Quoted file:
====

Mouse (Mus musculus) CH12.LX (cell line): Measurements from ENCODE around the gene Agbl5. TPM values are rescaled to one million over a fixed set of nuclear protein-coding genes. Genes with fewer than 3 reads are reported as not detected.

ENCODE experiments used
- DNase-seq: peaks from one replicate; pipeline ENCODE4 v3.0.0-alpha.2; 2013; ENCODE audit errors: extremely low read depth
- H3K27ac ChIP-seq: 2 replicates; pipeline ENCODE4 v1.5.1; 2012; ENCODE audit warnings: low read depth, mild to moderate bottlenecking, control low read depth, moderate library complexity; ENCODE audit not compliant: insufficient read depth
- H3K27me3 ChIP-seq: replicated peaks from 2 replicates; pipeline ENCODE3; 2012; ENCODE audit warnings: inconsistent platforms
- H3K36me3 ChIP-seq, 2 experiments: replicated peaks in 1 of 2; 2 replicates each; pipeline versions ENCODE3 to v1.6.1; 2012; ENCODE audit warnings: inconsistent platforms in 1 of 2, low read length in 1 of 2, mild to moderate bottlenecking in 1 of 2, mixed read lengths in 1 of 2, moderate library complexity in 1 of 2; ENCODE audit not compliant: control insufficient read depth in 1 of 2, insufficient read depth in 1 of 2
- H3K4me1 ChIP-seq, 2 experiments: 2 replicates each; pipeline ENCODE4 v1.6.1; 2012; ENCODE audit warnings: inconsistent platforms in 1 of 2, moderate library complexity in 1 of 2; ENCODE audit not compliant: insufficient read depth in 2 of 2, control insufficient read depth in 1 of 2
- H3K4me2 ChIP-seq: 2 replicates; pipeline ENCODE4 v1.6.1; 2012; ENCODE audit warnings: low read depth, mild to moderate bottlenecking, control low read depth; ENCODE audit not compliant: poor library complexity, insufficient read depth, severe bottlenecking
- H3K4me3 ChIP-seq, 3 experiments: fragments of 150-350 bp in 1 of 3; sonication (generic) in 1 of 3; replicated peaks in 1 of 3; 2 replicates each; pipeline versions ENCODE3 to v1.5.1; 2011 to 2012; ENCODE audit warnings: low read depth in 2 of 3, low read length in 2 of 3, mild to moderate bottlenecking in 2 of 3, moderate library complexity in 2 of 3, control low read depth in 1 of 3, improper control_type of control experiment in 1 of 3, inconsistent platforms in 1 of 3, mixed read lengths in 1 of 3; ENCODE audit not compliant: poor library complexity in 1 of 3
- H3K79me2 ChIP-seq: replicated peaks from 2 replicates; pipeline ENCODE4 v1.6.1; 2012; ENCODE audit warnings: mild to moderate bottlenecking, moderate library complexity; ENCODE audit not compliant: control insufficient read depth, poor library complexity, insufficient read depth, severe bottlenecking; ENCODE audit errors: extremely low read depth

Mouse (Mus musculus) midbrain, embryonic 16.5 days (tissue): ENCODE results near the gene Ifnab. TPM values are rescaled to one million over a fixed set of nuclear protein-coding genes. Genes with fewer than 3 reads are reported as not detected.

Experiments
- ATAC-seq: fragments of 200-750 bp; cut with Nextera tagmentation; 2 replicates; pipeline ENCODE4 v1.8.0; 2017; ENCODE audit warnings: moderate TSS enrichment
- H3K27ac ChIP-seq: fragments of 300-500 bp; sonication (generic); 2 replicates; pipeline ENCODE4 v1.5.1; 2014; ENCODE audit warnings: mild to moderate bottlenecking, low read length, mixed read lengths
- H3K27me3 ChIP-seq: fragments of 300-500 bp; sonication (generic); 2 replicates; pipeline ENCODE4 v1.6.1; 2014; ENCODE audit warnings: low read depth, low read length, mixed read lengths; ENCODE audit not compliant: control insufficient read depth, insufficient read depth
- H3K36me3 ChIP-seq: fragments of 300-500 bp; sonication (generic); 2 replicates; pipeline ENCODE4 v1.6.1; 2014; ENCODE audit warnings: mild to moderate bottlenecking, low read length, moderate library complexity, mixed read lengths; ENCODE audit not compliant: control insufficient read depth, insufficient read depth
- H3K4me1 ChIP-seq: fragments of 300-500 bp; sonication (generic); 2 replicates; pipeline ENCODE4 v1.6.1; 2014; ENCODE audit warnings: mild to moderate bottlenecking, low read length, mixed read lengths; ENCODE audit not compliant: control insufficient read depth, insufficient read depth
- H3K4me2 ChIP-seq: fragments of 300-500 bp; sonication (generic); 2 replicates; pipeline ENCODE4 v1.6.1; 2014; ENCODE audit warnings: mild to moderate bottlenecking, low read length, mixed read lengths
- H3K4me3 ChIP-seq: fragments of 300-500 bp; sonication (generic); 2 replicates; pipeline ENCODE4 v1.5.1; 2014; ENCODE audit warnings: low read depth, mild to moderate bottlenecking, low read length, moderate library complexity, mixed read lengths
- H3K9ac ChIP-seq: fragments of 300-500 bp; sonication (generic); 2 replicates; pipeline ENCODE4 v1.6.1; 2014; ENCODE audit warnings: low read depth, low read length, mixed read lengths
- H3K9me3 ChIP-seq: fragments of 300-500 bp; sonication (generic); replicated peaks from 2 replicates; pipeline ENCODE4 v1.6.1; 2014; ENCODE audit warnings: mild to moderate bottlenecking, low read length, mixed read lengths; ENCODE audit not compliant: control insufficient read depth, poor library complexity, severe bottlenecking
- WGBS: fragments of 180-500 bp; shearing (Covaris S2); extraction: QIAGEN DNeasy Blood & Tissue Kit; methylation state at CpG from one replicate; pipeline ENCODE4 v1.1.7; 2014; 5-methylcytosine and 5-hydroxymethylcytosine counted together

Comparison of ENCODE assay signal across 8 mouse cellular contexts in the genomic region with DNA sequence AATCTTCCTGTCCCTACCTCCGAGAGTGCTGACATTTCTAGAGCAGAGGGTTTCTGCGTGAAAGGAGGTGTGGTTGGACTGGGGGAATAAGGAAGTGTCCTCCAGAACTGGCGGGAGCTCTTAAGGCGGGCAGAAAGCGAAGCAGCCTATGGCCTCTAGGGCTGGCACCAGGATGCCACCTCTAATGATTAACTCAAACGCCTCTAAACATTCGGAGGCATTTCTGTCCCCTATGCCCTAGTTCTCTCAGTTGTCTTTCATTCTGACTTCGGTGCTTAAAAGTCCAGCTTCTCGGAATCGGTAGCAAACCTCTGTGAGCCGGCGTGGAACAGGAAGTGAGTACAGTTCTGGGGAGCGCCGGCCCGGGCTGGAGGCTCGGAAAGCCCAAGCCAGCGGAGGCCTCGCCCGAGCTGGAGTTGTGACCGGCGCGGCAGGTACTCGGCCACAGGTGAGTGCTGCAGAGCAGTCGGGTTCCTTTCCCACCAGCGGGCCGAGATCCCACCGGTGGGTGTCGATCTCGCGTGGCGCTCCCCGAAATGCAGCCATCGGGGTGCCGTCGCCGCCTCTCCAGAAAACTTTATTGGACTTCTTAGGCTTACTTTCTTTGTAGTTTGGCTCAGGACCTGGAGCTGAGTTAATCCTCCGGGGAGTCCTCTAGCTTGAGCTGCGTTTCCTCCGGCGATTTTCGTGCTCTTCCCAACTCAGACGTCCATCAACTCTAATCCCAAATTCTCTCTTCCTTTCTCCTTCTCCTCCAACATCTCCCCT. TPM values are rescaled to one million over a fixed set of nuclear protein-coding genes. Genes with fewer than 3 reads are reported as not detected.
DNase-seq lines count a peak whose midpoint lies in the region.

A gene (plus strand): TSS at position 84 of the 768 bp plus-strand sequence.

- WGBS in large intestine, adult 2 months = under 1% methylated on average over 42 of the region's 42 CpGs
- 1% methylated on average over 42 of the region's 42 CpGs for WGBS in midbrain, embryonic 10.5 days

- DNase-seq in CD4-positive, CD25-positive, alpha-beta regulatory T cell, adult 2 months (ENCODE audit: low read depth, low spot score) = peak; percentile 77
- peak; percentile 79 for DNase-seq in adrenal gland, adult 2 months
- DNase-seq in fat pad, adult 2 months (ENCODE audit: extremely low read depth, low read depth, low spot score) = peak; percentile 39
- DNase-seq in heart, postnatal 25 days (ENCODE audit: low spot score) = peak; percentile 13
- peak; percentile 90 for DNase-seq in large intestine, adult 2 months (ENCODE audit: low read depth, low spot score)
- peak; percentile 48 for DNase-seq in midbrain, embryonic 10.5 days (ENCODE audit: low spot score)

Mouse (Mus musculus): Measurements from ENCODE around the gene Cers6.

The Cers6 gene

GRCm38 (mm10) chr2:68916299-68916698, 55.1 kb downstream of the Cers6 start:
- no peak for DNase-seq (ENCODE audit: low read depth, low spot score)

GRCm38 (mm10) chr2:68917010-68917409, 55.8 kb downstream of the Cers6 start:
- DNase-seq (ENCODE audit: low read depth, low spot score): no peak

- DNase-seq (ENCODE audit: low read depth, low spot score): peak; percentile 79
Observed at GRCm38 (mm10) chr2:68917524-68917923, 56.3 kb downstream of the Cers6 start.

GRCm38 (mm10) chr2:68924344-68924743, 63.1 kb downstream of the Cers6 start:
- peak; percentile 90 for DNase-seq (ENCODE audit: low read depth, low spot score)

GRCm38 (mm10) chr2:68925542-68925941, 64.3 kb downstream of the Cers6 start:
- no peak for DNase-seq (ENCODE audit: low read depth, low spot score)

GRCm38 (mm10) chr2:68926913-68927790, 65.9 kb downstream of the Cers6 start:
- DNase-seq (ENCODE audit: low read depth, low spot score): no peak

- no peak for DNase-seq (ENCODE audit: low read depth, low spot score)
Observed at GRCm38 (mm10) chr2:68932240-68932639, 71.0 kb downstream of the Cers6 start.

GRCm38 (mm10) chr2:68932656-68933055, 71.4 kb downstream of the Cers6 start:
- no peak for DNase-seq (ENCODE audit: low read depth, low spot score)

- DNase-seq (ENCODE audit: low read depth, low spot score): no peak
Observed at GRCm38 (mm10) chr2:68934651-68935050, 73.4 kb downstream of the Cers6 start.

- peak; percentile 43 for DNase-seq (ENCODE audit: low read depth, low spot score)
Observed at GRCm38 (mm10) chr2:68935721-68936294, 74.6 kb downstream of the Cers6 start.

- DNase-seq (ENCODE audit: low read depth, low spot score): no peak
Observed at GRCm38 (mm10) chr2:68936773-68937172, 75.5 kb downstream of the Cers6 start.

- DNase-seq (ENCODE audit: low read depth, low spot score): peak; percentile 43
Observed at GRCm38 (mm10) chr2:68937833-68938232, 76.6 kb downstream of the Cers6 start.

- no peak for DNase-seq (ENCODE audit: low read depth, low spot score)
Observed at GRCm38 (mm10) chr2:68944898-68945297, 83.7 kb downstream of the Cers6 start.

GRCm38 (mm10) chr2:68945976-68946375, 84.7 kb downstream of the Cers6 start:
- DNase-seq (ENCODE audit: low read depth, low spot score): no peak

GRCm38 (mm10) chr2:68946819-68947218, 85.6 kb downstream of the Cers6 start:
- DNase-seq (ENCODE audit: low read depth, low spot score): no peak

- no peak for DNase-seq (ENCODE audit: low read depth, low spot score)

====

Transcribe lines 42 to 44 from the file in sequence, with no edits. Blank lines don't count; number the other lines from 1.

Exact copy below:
GRCm38 (mm10) chr2:68924344-68924743, 63.1 kb downstream of the Cers6 start:
- peak; percentile 90 for DNase-seq (ENCODE audit: low read depth, low spot score)

GRCm38 (mm10) chr2:68925542-68925941, 64.3 kb downstream of the Cers6 start: